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The New, the Exotic. The Search for References in Recent Chilean Architecture

Architecture, compared to other fields of knowledge, presents codes and procedures that are different from the common reference mechanisms of science. Normally, the production of knowledge requires the incorporation of previously developed theories, evidence, studies and experiences, these being the ones that define progress on a given subject.

We are trained as architects by observing works published in magazines, books and web pages. Without questioning ourselves, we look for the masters we admire, especially when there is a coherent story between their words and what they have built. They are characters and works from foreign landscapes, which remain in our imagination and their legacy influences what we think and do today. This common experience of observation and imitation is the kickoff of a study that observes a body of 91 works belonging to the 2019 Chilean Architecture Biennial, and questions whether it is still possible to recognize references in contemporary works, even when the ways of learning in architecture have diversified and completely transformed.

Architecture, compared to other fields of knowledge, presents codes and procedures that are different from the common reference mechanisms of science. Normally, the production of knowledge requires the incorporation of previously developed theories, evidence, studies and experiences, these being the ones that define progress on a given subject. In other words, new ideas or findings are not possible without recognition of the path already taken by others.

This is why the exercises of deepening, altering, replacing or diverting what has already been established have become intrinsic to academic work. Peer evaluation, impact indexes, citations, and notes belong to this series of codes and minimum criteria that safeguard the validity of new contributions in a scientific community. However, these frames of reference are diluted when we transfer the discussion to the field of architecture. In this, the omission of the sources or the indifference to mention the previous advance is a common practice, since the open recognition could be interpreted as a symptom of weakness or lack of originality and creativity.

In relation to this reflection, a genealogical study of recent architecture in Chile was proposed, in which we sought to understand our relationship with references, in order to later identify the main sources of local architects. In this search, different positions arise regarding the notion of 'reference,' coexisting with omissions, recognized authors and works, and anonymous architectures. This short article takes a critical look at how knowledge in architecture is produced and disseminated from the Chilean context, understanding that this is strictly linked to learning a way of doing things that builds identity traits.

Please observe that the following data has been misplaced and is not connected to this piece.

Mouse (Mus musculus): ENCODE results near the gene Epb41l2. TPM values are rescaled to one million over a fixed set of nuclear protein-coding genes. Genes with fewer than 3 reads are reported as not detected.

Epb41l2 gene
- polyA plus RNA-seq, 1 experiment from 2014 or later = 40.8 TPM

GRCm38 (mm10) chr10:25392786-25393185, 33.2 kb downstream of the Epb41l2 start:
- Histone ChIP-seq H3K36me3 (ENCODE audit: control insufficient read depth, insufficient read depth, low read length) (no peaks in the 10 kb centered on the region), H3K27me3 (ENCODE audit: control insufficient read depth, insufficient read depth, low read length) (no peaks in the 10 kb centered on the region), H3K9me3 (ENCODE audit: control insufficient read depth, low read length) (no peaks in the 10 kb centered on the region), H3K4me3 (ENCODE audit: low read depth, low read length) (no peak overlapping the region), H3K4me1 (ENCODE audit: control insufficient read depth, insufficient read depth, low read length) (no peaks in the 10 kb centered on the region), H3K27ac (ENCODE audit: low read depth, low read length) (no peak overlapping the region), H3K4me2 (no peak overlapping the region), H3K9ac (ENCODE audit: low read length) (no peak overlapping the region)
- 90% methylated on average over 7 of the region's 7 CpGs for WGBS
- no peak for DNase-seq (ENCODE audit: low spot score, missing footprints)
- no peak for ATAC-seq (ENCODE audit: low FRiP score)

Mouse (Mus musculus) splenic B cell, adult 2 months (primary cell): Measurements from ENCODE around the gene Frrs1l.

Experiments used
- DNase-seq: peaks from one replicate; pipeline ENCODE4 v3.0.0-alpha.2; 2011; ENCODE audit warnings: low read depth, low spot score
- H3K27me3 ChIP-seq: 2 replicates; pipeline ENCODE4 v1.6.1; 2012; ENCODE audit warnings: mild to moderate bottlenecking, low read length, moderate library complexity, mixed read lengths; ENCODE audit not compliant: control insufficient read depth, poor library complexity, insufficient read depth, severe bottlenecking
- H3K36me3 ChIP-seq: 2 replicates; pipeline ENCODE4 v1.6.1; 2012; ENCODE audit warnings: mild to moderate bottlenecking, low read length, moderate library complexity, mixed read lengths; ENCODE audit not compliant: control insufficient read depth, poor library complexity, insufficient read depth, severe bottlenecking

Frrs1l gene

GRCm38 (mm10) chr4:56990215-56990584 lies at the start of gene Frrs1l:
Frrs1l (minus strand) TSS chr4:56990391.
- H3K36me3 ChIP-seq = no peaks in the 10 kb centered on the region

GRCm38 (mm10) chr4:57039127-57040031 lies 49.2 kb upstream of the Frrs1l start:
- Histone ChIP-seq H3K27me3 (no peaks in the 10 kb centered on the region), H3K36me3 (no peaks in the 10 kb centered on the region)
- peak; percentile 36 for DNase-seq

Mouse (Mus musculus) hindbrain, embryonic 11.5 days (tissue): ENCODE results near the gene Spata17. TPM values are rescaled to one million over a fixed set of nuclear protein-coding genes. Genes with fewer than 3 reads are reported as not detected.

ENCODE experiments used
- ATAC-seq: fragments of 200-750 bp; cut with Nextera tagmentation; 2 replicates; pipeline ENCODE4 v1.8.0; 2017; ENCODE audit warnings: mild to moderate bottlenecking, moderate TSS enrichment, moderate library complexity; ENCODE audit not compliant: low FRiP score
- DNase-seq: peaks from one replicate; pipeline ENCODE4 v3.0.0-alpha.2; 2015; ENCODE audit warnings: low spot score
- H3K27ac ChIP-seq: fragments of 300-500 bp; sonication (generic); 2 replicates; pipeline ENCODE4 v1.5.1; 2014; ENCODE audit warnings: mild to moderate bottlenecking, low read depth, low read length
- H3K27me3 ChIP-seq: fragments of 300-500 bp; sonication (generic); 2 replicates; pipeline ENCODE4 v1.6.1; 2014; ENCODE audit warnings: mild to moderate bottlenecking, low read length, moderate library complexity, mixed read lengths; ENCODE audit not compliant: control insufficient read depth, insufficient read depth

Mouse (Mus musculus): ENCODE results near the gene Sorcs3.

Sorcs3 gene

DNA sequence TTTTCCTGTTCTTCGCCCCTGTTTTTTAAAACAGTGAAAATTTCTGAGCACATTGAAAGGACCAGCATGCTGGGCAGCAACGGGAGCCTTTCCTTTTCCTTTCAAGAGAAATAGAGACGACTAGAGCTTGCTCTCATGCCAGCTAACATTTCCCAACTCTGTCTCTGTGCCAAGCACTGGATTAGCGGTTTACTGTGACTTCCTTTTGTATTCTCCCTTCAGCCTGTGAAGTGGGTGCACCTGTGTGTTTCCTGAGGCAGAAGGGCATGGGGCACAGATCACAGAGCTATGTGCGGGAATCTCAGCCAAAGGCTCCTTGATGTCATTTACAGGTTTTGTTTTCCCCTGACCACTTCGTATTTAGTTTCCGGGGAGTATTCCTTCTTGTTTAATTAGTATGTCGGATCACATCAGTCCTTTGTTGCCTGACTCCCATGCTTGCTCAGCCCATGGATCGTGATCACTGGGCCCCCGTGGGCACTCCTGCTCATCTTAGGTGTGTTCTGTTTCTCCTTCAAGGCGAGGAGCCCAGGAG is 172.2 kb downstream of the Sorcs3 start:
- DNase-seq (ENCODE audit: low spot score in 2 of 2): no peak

To carry out the proposed genealogical exercise, we considered the universe of architects or studios whose works were selected in the 21st Chilean Architecture Biennial, held in October 2019. Despite the fact that this sample is a tiny section of what is currently being built, participation in an event of this magnitude—with an open and free call—implies an evaluation among peers and external validation; this makes biennials a medium that is homologous to journals.

This sample of 'contemporary Chilean architecture' was the starting point of the discussion on the references through a series of questions to its authors. The survey approached the search for references from different perspectives: firstly, consulting the influences of the projects (currents, generic or situated typologies, works by architects in general), then declaring specific works together with the detail of the means by which they had known the referent, and what material they knew more about it (planimetry, photographs, memory). Lastly, an open space was granted for comments or suggestions from where the first misgivings about the notion of 'reference' emerged. At this point, the authors seek to clarify that what they have declared is not a copy, but part of a 'tribute' to an architect, an 'allusion' to a certain work or that they were simply 'inspired' by the cited source. We could say that there is a culpable use of the reference. Although it is necessary to be up-to-date with what is done inside and outside the field of action—look at magazines, web pages, exhibitions, social networks—the delicate limit with copying is today conflictive.